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Niblack v. Gould

United States District Court, D. New Jersey

March 23, 2017

STANLEY L. NIBLACK, Plaintiff,
v.
SCO WILLIAM GOULD, et al., Defendants.

          OPINION

          ROBERT B. KUGLER, UNITED STATES DISTRICT JUDGE

         I. INTRODUCTION

         The plaintiff, Stanley L. Niblack, is a state prisoner currently incarcerated at the South Woods State Prison in Bridgeton, New Jersey. In November, 2015, Mr. Niblack filed a pro se civil rights complaint in the Superior Court of New Jersey, County of Hudson Law Division. Subsequently, that matter was removed to this Court in January, 2016. Thereafter, the two defendants who had been served with the complaint at that time, William Gould and Charles Ray Hughes, filed a motion to dismiss the complaint. That motion to dismiss was granted in part. Mr. Niblack's access to courts claim against Gould and Hughes was dismissed. Furthermore, this Court conducted a sua sponte screening of the remaining complaint pursuant to 28 U.S.C. § 1915A. This Court determined that Mr. Niblack failed to state a federal claim on the remainder of his complaint. Furthermore, this Court declined to exercise supplemental jurisdiction over any state law claims that Mr. Niblack was attempting to bring. Mr. Niblack was given the opportunity to file an amended complaint and has done so. That amended complaint is again subject to this Court's screening pursuant to 28 U.S.C. § 1915A(b) to determine whether it should be dismissed as frivolous, malicious, or fails to state a claim upon which relief may be granted or because it seeks monetary relief from a defendant who is immune from suit. For the following reasons, the amended complaint will be dismissed for failure to state a federal claim and this Court will decline to exercise supplemental jurisdiction over Mr. Niblack's state law claims. Mr. Niblack shall be given one final opportunity to file a second amended complaint should he elect to do so that will also be subject to this Courts sua sponte screening pursuant to § 1915A(b).

         II. BACKGROUND

         The allegations of the amended complaint will be construed as true for purposes of this screening opinion. Mr. Niblack names five defendants in his amended complaint: (1) SCO William Gould; (2) Sergeant Moore; (3) Lieutenant Caliski; (4) SCO Mutcherson; and (5) Charles Ray Hughes.

         The allegations of the amended complaint concern the time Mr. Niblack was incarcerated at the Southern State Correctional Facility (“SSCF”). In late 2014 and early 2015, Mr. Niblack was having problems obtaining sufficient law library time at SSCF. Eventually, Mr. Niblack received permission to obtain a word processor.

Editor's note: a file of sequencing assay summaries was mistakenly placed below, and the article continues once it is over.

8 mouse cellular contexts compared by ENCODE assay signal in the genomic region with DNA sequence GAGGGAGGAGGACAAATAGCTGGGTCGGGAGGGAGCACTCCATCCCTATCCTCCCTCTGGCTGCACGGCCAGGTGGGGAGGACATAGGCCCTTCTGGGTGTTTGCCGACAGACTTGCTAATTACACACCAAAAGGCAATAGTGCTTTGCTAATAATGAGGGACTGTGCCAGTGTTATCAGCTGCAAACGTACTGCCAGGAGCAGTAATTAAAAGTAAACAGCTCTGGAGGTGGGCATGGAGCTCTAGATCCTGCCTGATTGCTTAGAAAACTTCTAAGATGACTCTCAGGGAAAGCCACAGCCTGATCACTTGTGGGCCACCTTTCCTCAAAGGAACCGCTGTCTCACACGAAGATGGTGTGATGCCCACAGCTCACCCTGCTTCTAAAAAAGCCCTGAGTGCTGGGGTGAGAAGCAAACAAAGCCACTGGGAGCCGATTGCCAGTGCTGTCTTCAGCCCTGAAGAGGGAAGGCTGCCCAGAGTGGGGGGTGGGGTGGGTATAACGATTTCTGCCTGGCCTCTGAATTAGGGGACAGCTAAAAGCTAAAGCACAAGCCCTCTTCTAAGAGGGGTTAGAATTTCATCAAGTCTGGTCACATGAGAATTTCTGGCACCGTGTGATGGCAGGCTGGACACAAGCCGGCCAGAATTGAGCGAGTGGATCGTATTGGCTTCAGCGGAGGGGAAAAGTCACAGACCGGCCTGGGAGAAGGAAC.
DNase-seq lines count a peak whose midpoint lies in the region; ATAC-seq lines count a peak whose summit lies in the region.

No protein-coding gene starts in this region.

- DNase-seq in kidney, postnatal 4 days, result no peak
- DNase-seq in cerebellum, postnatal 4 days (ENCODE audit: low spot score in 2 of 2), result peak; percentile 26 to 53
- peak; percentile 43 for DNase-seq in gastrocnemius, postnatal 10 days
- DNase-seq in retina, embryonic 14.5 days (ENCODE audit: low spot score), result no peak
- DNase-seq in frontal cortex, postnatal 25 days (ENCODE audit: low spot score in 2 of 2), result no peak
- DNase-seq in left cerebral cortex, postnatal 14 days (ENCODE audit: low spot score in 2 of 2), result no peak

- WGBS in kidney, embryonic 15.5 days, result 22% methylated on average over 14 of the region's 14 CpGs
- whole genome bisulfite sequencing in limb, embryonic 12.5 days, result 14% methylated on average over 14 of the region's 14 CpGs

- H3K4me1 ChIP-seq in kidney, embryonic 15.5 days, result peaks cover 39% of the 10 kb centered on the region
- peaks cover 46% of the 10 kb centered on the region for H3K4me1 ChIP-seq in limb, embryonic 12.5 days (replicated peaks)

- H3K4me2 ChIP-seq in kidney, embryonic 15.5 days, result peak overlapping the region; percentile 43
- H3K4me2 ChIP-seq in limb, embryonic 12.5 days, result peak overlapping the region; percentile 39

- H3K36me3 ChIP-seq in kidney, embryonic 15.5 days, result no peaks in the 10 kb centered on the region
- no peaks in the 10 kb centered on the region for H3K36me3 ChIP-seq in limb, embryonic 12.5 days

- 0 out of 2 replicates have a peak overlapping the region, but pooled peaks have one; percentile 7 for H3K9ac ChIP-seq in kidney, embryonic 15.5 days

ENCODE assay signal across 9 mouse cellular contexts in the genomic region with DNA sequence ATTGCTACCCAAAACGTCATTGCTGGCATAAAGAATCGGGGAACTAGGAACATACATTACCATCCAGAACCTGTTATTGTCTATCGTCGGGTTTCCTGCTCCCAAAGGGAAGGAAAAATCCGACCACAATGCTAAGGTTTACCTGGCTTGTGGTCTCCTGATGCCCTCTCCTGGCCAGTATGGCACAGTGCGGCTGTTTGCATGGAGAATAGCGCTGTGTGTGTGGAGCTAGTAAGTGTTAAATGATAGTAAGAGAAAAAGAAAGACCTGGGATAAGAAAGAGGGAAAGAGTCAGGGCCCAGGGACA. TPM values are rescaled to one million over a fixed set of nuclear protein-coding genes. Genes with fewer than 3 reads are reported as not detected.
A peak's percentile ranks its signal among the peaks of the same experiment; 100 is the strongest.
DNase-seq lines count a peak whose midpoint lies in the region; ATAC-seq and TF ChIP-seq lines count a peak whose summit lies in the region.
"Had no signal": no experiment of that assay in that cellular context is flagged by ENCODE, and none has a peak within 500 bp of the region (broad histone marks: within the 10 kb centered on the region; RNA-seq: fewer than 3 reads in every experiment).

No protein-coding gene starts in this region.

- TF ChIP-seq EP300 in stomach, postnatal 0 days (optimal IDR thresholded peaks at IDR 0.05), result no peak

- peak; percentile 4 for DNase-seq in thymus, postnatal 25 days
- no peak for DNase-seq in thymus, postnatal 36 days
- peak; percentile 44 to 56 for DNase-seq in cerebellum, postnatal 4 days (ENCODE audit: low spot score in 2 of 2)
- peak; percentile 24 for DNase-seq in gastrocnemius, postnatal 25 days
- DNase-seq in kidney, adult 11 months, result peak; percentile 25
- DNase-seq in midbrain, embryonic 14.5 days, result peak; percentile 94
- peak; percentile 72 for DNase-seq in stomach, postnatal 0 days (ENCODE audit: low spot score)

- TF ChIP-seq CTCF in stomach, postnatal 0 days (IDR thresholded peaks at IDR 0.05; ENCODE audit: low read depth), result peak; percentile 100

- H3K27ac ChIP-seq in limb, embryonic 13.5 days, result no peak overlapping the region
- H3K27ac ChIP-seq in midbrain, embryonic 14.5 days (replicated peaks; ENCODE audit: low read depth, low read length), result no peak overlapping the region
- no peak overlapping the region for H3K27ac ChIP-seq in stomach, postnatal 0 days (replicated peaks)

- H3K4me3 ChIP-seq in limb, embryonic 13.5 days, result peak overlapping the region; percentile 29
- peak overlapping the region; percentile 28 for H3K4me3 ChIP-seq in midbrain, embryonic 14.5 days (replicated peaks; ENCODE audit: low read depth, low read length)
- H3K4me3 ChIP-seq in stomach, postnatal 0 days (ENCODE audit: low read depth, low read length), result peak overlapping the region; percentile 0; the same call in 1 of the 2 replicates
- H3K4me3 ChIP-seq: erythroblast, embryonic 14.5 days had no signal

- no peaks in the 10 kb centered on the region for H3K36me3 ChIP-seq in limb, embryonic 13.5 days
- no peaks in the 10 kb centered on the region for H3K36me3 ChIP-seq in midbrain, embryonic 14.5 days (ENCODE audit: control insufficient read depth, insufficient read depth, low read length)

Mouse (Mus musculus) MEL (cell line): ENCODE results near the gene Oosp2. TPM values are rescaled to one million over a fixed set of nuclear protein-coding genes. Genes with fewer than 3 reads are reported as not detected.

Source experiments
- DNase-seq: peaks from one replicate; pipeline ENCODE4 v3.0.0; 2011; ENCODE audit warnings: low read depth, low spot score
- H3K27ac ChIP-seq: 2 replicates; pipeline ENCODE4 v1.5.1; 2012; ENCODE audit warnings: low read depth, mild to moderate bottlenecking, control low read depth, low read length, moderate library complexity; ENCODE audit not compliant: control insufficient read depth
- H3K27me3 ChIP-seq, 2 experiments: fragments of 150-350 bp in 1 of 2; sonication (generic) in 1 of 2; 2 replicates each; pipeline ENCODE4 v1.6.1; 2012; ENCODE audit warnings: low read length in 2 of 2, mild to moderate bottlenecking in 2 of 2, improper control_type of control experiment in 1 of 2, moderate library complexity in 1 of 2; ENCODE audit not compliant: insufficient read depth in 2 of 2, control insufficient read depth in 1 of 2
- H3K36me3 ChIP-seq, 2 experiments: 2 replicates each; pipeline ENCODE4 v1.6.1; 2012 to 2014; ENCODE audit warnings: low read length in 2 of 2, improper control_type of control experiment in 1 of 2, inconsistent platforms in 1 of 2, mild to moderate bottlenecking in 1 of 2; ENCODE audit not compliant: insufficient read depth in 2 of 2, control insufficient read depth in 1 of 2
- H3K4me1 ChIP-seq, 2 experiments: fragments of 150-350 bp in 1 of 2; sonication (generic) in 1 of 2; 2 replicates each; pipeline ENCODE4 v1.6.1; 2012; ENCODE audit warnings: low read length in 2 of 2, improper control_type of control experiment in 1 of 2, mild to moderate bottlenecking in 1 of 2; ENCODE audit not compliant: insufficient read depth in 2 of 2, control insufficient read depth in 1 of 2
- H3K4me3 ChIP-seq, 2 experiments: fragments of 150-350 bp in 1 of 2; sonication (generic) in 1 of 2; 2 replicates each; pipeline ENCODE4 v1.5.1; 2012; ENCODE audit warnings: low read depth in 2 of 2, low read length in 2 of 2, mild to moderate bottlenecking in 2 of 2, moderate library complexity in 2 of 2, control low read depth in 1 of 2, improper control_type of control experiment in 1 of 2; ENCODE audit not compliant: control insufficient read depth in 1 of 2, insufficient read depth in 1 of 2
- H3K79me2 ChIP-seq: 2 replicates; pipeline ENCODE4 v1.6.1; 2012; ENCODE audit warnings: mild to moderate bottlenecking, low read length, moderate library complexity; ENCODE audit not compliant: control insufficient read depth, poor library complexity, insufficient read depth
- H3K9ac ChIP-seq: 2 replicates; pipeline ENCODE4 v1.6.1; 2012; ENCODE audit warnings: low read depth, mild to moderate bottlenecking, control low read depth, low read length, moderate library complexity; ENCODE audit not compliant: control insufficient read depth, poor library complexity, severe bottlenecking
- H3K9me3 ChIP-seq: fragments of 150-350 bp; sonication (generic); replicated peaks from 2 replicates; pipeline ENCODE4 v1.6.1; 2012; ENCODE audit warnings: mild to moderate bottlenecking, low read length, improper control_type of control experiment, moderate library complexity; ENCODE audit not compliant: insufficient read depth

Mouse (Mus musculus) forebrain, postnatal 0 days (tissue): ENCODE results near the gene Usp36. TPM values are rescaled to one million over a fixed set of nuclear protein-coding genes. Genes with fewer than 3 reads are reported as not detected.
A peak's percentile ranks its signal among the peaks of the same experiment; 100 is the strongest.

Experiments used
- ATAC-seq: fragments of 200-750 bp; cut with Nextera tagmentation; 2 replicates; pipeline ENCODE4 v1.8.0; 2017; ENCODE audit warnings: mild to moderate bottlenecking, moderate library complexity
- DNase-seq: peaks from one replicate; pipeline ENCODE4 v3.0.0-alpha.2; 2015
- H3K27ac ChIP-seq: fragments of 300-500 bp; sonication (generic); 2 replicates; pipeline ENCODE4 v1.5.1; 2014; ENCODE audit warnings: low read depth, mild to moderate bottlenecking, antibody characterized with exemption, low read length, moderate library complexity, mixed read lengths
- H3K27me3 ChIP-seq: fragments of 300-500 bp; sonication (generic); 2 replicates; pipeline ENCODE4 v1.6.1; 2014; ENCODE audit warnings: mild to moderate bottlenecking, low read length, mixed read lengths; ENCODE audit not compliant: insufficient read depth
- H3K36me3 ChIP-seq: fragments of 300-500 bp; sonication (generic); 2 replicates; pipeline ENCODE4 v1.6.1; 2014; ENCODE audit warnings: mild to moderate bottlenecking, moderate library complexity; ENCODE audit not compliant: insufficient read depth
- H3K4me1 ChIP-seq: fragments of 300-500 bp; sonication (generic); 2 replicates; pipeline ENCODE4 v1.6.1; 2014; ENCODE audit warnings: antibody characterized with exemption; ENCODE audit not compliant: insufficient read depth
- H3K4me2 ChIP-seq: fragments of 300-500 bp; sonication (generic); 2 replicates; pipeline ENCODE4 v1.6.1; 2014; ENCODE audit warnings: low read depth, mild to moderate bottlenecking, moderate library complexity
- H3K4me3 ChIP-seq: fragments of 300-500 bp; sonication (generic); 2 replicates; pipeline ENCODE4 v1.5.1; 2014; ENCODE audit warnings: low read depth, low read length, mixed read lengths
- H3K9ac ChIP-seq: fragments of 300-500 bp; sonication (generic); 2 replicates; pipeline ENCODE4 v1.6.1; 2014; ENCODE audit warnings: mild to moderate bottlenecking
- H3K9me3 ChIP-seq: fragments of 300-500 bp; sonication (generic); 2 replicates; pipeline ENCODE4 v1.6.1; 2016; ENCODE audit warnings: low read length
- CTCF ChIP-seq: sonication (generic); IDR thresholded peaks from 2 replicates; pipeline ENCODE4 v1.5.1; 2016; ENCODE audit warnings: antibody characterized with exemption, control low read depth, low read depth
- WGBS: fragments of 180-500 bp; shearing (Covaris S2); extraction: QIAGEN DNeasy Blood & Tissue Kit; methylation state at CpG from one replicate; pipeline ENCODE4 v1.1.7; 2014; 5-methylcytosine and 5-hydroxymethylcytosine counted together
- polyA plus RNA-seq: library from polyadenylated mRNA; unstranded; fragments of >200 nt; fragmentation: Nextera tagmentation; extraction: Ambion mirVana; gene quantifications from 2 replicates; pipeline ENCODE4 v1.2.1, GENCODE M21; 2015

In May, 2015, his word processor was sent out for repairs. It was returned to him on June 21, 2015, after being repaired.

         Around this time, it appears that Mr. Niblack had a pending state matter pending. That matter involved a claim by Mr. Niblack for the destruction, stealing, losing or giving away of his property that included his food, radio, watch, sneakers, designer eyewear and headphones on or about April 3, 2014. A motion to dismiss was filed by the defendants in Mr. Niblack's state case on June 19, 2015. Mr. Niblack was informed about this motion on June 22, 2015.

         On June 22, 2015, Mr. Niblack sought to use his word processor to respond to the motion to dismiss. Mr. Niblack then alleges the following:

The plaintiff thereafter sought to use his word processor when SCO Mutcherson was on and she denied the plaintiff usage of his word processor as well in order to seek the filing of my opposition of defendants motion to dismiss in retaliation of my complaints regarding officers.
The plaintiff spoke to Lieutenant Caliski, in regards to him granting plaintiff or confirming my use of my word processor to address my legal matters and store legal information on it who then stated that he was not going against his officers. Although, he had acknowledged that it was the administration who had approved the use of a word processor for legal access.
On June 24, 2015, the plaintiff forwarded an inquiry form that was intercepted by Sergeant Moore who denied me usage and the ability to retrieve relevant and pertinent information regarding the dismis[s]al of my underlying claims. But, Sergeant Moore never sent a written response to the inquiry/grievance.

(Dkt. No. 16 at p.3-4) Mr. Niblack then states that he was unable to submit a timely opposition to the motion to dismiss in the state matter. Accordingly, his complaint was dismissed.

         Mr. Niblack states that the defendants frustrated, impaired and impeded his access to the courts. Furthermore, he asserts that the defendants retaliated against him for exercising his ...


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